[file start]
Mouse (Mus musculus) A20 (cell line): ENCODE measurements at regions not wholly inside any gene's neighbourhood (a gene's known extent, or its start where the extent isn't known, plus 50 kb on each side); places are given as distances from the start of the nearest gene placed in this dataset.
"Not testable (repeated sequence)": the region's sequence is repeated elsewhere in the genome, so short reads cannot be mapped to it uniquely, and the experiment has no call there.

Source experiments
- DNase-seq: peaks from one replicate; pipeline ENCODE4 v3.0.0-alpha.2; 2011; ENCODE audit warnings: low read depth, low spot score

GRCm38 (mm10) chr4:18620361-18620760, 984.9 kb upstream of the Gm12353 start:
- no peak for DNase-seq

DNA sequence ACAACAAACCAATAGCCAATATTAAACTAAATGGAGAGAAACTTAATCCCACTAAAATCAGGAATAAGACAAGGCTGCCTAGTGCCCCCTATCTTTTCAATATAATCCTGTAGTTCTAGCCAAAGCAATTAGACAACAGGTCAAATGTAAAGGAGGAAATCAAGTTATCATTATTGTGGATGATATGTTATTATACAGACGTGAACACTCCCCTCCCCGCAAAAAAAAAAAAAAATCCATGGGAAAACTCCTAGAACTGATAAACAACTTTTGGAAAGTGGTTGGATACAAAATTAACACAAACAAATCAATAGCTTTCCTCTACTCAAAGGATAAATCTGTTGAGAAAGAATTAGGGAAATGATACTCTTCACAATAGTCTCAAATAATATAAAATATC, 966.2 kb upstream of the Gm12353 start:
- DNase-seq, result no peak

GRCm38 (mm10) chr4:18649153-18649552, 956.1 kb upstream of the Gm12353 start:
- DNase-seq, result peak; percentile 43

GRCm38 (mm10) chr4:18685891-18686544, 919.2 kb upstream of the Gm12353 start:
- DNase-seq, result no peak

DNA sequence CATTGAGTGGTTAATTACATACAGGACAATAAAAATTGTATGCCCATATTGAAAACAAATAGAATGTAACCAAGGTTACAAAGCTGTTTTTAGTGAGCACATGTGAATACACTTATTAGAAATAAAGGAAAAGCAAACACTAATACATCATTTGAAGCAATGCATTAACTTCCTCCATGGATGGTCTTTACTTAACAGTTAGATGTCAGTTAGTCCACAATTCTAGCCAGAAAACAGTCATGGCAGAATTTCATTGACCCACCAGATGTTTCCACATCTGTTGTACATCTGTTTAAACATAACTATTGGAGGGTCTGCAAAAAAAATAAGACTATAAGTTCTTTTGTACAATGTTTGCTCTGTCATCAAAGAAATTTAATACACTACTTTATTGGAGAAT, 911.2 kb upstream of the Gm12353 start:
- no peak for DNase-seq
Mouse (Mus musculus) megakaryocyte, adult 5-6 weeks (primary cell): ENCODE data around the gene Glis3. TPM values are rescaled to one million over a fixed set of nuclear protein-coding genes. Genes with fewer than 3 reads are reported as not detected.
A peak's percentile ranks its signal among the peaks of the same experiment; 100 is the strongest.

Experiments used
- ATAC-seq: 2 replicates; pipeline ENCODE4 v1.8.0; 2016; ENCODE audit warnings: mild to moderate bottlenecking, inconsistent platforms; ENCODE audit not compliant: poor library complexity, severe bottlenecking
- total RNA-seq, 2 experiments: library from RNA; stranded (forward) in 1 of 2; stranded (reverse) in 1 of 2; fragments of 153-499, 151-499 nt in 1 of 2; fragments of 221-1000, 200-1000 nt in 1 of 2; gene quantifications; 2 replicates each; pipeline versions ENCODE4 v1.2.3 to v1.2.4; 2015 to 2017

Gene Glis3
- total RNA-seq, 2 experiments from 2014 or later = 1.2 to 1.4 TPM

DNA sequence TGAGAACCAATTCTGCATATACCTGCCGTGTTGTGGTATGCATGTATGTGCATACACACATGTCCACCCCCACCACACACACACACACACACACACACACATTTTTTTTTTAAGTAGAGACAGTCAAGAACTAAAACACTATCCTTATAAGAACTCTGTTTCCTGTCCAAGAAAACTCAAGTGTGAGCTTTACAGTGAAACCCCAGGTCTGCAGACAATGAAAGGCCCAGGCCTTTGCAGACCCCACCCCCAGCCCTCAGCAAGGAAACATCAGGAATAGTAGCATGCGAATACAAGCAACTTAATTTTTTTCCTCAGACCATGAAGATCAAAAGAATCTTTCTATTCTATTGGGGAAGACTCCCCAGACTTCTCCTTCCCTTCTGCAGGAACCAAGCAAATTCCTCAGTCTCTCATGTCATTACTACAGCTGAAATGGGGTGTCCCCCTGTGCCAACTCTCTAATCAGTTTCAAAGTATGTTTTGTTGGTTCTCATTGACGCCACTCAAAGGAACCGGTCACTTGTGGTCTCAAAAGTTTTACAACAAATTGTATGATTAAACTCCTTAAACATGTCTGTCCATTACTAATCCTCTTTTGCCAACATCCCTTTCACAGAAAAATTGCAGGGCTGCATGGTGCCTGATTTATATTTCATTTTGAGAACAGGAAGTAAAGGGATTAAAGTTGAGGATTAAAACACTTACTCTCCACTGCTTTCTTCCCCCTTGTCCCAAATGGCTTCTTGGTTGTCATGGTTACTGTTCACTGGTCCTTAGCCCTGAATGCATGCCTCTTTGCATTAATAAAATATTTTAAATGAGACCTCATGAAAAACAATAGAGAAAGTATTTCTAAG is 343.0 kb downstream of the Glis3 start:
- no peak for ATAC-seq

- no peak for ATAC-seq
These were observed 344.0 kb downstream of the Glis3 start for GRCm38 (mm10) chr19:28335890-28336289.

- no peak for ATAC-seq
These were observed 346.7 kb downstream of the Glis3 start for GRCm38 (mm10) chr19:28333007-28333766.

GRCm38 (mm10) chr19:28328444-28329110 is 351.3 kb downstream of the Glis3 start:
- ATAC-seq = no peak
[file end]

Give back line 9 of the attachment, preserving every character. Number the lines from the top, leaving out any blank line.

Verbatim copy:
GRCm38 (mm10) chr4:18649153-18649552, 956.1 kb upstream of the Gm12353 start: